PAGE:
A library I used in my native Visual C++ application was GPLv3-licensed; I found the GPL acceptable, and thus I was planning to make my application GPL-licensed as well. The application depends on Visual C++ runtime DLLs, and I was planning to distribute them with the application. However, I noticed the following paragraphs in the FAQ (bold-facing by me):

You may link your program to these libraries [the Visual C++ (or Visual Basic) runtime library], and distribute the compiled program to others. When you do this, the runtime libraries are “System Libraries” as GPLv3 defines them. That means that you don't need to worry about including their source code with the program's Corresponding Source. GPLv2 provides a similar exception in section 3.

You may not distribute these libraries in compiled DLL form with the program. To prevent unscrupulous distributors from trying to use the System Library exception as a loophole, the GPL says that libraries can only qualify as System Libraries as long as they're not distributed with the program itself. If you distribute the DLLs with the program, they won't be eligible for this exception anymore; then the only way to comply with the GPL would be to provide their source code, which you are unable to do.

What would be an alternative to this? Static linking would seem to present the same problem, and would be a rather difficult change to implement due to other precompiled binaries. I could ask users to install redistributable runtimes if necessary, but this would present an additional hassle to them. More drastic alternatives would include asking the library author about non-GPL usage (possibly involving payment) or using a different library and a non-GPL license.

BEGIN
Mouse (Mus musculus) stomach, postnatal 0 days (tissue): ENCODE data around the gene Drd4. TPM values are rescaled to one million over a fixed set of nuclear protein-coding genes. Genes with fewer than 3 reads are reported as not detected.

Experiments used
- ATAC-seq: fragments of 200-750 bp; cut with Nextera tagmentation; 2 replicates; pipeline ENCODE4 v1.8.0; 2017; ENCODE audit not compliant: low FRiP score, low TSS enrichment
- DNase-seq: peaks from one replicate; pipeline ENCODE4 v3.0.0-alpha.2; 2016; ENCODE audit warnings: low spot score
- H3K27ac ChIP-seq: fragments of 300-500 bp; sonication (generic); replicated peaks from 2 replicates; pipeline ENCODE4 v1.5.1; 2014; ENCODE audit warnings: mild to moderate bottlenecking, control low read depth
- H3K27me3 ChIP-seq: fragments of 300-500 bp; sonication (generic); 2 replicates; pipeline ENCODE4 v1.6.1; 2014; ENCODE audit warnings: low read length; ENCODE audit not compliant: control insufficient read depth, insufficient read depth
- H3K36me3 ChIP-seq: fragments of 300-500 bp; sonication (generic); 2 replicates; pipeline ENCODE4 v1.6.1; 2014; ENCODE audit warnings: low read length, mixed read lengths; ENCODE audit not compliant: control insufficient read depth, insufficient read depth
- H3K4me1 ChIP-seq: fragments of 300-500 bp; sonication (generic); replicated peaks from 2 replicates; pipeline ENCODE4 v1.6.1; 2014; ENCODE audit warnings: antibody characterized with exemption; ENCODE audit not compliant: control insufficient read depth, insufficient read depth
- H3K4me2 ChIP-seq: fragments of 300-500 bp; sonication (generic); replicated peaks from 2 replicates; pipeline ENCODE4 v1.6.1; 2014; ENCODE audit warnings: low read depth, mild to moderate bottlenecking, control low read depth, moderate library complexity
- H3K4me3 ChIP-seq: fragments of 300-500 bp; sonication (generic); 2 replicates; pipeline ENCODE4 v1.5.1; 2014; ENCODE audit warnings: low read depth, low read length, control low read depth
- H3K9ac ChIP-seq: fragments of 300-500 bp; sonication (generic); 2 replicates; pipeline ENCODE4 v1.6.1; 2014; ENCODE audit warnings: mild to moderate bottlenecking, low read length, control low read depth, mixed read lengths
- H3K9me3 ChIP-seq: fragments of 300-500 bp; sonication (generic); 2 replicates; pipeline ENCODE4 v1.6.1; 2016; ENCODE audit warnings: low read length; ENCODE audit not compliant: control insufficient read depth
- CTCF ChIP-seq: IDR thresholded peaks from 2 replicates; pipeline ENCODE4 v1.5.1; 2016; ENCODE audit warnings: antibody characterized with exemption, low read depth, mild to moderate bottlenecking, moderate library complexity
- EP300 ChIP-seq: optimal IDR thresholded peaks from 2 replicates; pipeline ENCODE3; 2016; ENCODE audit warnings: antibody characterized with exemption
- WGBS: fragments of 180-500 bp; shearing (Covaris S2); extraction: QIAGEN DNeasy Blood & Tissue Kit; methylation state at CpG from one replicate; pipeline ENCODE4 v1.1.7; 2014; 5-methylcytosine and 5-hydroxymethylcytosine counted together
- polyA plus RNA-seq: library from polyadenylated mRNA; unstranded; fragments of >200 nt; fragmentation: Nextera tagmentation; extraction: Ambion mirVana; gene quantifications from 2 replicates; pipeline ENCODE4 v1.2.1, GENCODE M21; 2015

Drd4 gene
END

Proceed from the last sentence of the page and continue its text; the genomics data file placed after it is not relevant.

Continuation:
Any help would be appreciated; I would also appreciate if respondents kept in mind that this is the first application that I am publishing.

3 Answers 3


There are a few potential options here:


Assuming that you mean the MS Visual C++ runtime libraries, MS has this to say:

To deploy redistributable Visual C++ files, you can use the Visual C++ Redistributable Packages (VCRedist_x86.exe, VCRedist_x64.exe, or VCRedist_arm.exe) that are included in Visual Studio.
The Visual C++ Redistributable Packages install and register all Visual C++ libraries.

Bundle the installer for the Visual C++ redistributables with your package as described in MS: Deploying a Visual C++ Application By Using the Visual C++ Redistributable Package

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    This doesn't address the legal issues of linking a GPLv3-licensed program to proprietary DLLs that are not considered "System Libraries" as defined by the GPL. Commented Jul 31, 2018 at 22:42
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    @QwertyChouskie If the legal issues result from distributing these Microsoft components with the application, then I suppose the only way to use this type of method would be to link to the Microsoft website and tell users to download them if they receive certain missing DLL errors, which as mentioned in the original question would be a hassle (though I may consider it on a temporary basis as a last resort). Commented Aug 1, 2018 at 19:27

In addition to the options listed by QwertyChouskie, you could also ask the copyright owners of the GPL library you are using to make a specific exception for linking to the Visual C++ runtime DLLs. Unless they're specifically against their code being used on Windows, this would not really change anything for them, as Microsoft are unlikely to open up the Visual C++ library anyway, only in order to be compatible with their library. Of course they could take a principled stance, but you can always ask.

See GPLIncompatibleLibs in the GPL FAQ and this related SE question.

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